Match 2

This time I'm playing against a Jeskai opponent, as evidenced by their first turn Mystic Monastery. I get off to a good start with three Rakdos Cacklers, while my opponent does nothing but play tap lands. Not where you want to be against mono red. I end up claiming a turn 4 win.

I bring the Mindsparkers in again and this time also the Cursed Scrolls. My opponent played exactly one spell in the first game, which was Hieroglyphic Illumination, so I assume they are a control deck. This proves to be accurate. I keep a one-land hand again with a few one-drops, but this time I don't see another land for a few turns. My opponent casts Radiant Flames to wipe my board and I am way behind already. When they play Sphere of Law I know it is going to be an uphill battle. Still, I have Cursed Scroll in hand; I can win this if I can just draw lands! Unfortunately it is not to be, and my opponent eventually finishes me off with Eternal Dragon

We go to game three and my opponent mulligans to five. My hand has a perfect curve out happening and my opponent concedes on turn three after the fail to draw any land other than Thawing Glaciers


I really, really dislike this card.

Match 3

I began on the draw. I started out by playing a Rakdos Cackler and Stormblood Berserker, while my opponent started with Aethergeode Miner and Seeker of the Way, both of which promptly died to a pair of Burst Lightnings. I kept drawing removal, while my opponent kept playing creatures; a second Miner died to another Burst Lightning and a Butcher of the Horde died to Flame Javelin. Meanwhile, I was all the while hitting them with my two creatures, eventually finishing them off with an Incendiary Flow to the face.

We went to sideboarding, and I took out a couple of Satyrs and the Incendiary Flows, putting in two Magma Sprays and all of the Mizzium Mortars. I didn't have as much in the way of removal this time; their Seeker of the Way died to a Magma Spray, and they were able to use Arc Trail to deal with my first two creatures. They then played an Ashcloud Phoenix while I ran out a Village Messenger and a Stormblood Berserker. We both started racing; they played Butcher of the Horde which died to a Mizzium Mortars, while I played out another Stormblood Berserker and a Boggart Ram-Gang. They had no answers and I took the match 2-0.

Match 4

I won the die roll and chose to play first. I kept a risky hand: five Mountains and two Rakdos Cacklers. If I started drawing land I'd be in trouble but with only 15 out of the remaining 53 being land I decided to risk it. My first draw was a third Cackler followed by a Phoenix, so I was off and running. For my opponent, they played an Island and Plains and used Power Sink on my Phoenix, which meant they were playing Azorius Control. An Azorius Charm and an Immolating Glare slowed my momentum somewhat, but I had my opponent on 2 life when they tapped out to play Stroke of Genius on themselves, giving me a window to cast the Burst Lightning in my hand to finish them off.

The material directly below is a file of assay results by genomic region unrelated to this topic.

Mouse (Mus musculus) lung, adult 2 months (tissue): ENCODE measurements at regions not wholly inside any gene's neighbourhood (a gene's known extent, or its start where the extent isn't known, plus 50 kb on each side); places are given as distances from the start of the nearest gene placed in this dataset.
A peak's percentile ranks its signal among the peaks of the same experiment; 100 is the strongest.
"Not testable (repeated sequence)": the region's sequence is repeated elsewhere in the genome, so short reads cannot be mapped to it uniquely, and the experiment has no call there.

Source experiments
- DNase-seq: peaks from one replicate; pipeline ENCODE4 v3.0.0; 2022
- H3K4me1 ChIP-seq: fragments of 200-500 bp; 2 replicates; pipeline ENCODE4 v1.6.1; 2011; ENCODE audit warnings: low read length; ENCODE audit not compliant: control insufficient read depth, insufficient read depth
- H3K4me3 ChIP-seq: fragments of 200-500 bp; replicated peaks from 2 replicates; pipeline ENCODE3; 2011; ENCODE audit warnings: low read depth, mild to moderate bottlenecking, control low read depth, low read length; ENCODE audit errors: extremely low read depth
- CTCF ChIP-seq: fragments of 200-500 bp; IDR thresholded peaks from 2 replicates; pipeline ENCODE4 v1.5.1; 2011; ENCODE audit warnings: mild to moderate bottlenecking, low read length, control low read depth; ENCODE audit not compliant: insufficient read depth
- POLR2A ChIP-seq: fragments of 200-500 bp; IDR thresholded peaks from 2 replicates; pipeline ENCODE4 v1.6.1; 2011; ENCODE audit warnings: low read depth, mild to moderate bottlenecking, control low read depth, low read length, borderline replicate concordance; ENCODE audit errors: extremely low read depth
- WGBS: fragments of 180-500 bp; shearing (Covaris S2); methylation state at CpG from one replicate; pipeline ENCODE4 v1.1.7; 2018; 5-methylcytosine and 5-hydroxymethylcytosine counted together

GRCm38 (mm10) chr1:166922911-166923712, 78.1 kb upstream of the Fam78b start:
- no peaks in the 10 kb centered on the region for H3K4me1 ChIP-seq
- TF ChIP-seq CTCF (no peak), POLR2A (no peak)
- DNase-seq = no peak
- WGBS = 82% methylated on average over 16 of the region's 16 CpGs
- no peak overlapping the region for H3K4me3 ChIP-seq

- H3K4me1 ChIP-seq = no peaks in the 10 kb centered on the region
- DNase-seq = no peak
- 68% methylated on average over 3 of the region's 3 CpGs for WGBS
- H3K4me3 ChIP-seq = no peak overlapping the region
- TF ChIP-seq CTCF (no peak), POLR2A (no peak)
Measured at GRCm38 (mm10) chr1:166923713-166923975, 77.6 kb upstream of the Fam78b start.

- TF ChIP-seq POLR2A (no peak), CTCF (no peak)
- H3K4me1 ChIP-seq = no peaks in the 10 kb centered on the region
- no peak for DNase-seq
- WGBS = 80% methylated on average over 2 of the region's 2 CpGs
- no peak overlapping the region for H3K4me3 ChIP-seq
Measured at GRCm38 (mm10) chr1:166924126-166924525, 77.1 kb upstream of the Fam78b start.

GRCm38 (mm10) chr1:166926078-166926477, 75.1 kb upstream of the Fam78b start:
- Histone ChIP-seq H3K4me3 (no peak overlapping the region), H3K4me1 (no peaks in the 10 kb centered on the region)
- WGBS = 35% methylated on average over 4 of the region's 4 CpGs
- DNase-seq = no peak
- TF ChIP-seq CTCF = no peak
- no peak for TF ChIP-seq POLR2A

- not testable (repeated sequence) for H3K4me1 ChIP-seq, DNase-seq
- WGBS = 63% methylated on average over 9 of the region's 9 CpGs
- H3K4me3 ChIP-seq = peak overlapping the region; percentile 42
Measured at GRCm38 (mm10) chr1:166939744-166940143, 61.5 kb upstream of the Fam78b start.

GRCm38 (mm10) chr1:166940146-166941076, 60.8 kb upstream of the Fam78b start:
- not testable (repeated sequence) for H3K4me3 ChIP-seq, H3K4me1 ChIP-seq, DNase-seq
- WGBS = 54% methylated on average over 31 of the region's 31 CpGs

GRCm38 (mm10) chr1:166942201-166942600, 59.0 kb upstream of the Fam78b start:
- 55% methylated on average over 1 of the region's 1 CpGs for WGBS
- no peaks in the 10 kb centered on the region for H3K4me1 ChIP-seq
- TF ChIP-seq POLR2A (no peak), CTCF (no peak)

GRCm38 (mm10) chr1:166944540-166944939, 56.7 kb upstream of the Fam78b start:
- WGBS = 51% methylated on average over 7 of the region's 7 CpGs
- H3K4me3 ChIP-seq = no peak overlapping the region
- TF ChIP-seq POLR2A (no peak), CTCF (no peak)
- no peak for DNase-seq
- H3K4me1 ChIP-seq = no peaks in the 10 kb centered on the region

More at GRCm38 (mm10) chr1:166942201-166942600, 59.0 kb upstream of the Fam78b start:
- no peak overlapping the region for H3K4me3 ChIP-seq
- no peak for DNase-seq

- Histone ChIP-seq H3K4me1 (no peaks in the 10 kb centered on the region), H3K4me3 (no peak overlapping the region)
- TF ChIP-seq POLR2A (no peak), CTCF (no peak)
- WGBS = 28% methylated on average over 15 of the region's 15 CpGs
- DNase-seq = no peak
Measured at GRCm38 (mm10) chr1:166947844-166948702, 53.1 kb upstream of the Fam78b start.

The Mindsparkers and Cursed Scrolls came in again. I was able to get in some early damage with some Cacklers and Firefist Striker, but Azorius Charm and Immolating Glare again from my opponent slowed me down. I was able to play Cursed Scroll, which and dealt 8 damage with it across the game; that combined with Mindsparker almost won me game two. Except... I made a massive mistake. My opponent had tapped out to play Aetherling, while I had Mindsparker and Cursed Scroll out. I had another Scroll in hand. I drew for my turn (a Mountain), and realised my opponent had to block the Mindsparker or die this turn (they were on 5 life). With the Mindsparker having first strike, I would be able to kill it. Except, I forgot to play the Mountain before attacking so, when I activated Cursed Scroll, I only had a 50% chance of succeeding. Alas, I failed. My opponent then proceeded to play Pulse of the Fields and we were on to game 3.

Another card that is not a favourite of mine...

On the play again for game three, and I'm pretty confident I can win. The red deck just slaughters Azorius Control on the play, and I hope this game is no exception. I started with two Village Messengers which transformed and stayed that way for the match. For their part, my opponent played Elixir of Immortailty but really didn't do much else. As predicted (and despite them using the Elixir), I was able to overrun them with the Messengers, Firefist Striker and some Cacklers.

Match 5

4-0 going into the last match and on the cusp of a perfect league run. I'm on the draw, and start with a Village Messenger into a Stormblood Berserker, while my opponent starts playing Morph creatures face down. This is not a deck I have come across before. I start killing the Morphs, revealing cards like Fathom Seer and Echo Tracer. I keep the pressure up, and a second Berserker is the final nail in the coffin.

Sideboarding, and I'm really not sure what I am facing. I drop two of the Satyrs for the two Magma Sprays and hope for the best. The game goes in a similar manner to the first, with my opponents Morphs being Icefeather Aven, Rattleclaw Mystic and Willbender. I again keep up the pressure, attacking through his creatures thanks to Firefist Striker. Eventually they play a Sagu Mauler but it is too late; I have 6 points of burn in hand and a Phoenix attacking in the air, and my opponent dies a short time later.


So, my second 5-0 League run in a row with Wolf Sligh. The deck is very, very strong and that now brings my record with it to 29-4, or an 88% win ratio, which is insane. 

I hope you enjoyed this deck tech. This is a first for me, and I'd like to know if it is something you like and want to see more of. Please let me know down below in the comments. 

As always, I hope you try Penny Dreadful out - the format is amazing fun.